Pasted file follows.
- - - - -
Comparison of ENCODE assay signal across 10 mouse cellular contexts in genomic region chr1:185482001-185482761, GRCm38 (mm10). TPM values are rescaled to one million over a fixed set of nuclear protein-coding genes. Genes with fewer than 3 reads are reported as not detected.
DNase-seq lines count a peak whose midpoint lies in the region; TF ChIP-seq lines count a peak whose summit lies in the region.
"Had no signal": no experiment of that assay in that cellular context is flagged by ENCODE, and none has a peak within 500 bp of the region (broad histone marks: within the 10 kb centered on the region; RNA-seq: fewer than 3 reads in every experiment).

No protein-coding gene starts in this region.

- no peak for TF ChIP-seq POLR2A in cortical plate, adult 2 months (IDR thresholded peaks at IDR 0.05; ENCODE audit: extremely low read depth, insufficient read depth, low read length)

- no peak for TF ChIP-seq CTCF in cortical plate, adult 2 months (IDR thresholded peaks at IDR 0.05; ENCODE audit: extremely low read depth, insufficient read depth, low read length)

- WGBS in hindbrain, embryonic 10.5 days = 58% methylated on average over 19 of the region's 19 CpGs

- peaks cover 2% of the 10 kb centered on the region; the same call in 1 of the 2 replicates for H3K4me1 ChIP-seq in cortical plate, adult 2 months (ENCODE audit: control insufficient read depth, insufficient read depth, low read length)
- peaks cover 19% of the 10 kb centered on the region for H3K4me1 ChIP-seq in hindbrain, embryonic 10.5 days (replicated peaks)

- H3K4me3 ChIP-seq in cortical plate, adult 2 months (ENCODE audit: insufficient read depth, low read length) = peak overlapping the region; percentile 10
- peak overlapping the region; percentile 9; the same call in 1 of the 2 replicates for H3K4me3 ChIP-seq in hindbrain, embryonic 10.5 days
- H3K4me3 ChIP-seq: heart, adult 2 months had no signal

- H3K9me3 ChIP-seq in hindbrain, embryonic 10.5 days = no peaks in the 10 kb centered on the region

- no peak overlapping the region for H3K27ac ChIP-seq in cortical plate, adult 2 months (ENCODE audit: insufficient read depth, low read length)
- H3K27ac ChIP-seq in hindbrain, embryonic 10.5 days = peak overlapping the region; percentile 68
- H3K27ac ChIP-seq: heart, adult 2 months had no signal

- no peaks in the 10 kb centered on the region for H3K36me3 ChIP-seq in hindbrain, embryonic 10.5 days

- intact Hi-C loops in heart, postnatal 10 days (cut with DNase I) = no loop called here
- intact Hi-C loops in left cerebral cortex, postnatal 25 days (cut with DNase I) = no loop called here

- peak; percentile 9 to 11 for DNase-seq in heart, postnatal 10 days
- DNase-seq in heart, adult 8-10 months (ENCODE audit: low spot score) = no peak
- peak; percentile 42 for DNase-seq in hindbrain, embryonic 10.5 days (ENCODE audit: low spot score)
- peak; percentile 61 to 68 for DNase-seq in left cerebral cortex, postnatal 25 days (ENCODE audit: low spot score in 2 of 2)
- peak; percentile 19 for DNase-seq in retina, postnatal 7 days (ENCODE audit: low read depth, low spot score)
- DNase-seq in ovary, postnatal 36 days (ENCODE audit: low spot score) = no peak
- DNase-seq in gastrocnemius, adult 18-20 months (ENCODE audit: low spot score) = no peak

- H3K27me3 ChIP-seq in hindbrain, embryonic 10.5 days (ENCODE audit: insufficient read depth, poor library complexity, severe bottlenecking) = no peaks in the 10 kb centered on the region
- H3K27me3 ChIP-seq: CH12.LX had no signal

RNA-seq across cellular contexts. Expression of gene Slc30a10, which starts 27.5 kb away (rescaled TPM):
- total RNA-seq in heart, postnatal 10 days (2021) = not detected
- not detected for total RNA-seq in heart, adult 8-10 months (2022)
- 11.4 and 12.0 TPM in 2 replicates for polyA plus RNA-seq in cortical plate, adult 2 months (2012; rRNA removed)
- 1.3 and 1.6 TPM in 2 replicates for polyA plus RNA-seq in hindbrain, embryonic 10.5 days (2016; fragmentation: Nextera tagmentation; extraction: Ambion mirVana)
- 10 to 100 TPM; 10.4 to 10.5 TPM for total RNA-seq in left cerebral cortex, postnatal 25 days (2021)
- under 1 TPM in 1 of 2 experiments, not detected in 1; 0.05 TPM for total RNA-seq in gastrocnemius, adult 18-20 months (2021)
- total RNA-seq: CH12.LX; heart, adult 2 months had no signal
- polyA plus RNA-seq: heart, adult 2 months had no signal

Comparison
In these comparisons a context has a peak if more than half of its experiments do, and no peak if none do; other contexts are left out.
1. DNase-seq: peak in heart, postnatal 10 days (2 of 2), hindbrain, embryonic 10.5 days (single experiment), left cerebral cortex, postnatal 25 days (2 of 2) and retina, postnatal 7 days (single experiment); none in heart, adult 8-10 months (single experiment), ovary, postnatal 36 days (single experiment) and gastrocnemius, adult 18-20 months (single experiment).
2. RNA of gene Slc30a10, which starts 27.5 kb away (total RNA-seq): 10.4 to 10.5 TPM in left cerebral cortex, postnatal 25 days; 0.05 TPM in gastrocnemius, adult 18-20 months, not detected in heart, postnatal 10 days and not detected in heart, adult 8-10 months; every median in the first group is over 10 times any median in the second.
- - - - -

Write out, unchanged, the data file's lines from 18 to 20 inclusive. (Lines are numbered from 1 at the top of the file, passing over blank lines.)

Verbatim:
- intact Hi-C loops in heart, postnatal 10 days (cut with DNase I) = no loop called here
- intact Hi-C loops in left cerebral cortex, postnatal 25 days (cut with DNase I) = no loop called here

- peak; percentile 9 to 11 for DNase-seq in heart, postnatal 10 days